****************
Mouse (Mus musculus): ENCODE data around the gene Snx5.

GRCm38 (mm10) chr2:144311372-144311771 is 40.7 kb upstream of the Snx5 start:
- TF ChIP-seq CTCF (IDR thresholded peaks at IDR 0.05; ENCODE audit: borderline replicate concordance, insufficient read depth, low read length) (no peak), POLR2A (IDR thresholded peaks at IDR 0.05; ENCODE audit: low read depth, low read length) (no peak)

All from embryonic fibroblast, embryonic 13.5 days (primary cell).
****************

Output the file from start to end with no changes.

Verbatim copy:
Mouse (Mus musculus): ENCODE data around the gene Snx5.

GRCm38 (mm10) chr2:144311372-144311771 is 40.7 kb upstream of the Snx5 start:
- TF ChIP-seq CTCF (IDR thresholded peaks at IDR 0.05; ENCODE audit: borderline replicate concordance, insufficient read depth, low read length) (no peak), POLR2A (IDR thresholded peaks at IDR 0.05; ENCODE audit: low read depth, low read length) (no peak)

All from embryonic fibroblast, embryonic 13.5 days (primary cell).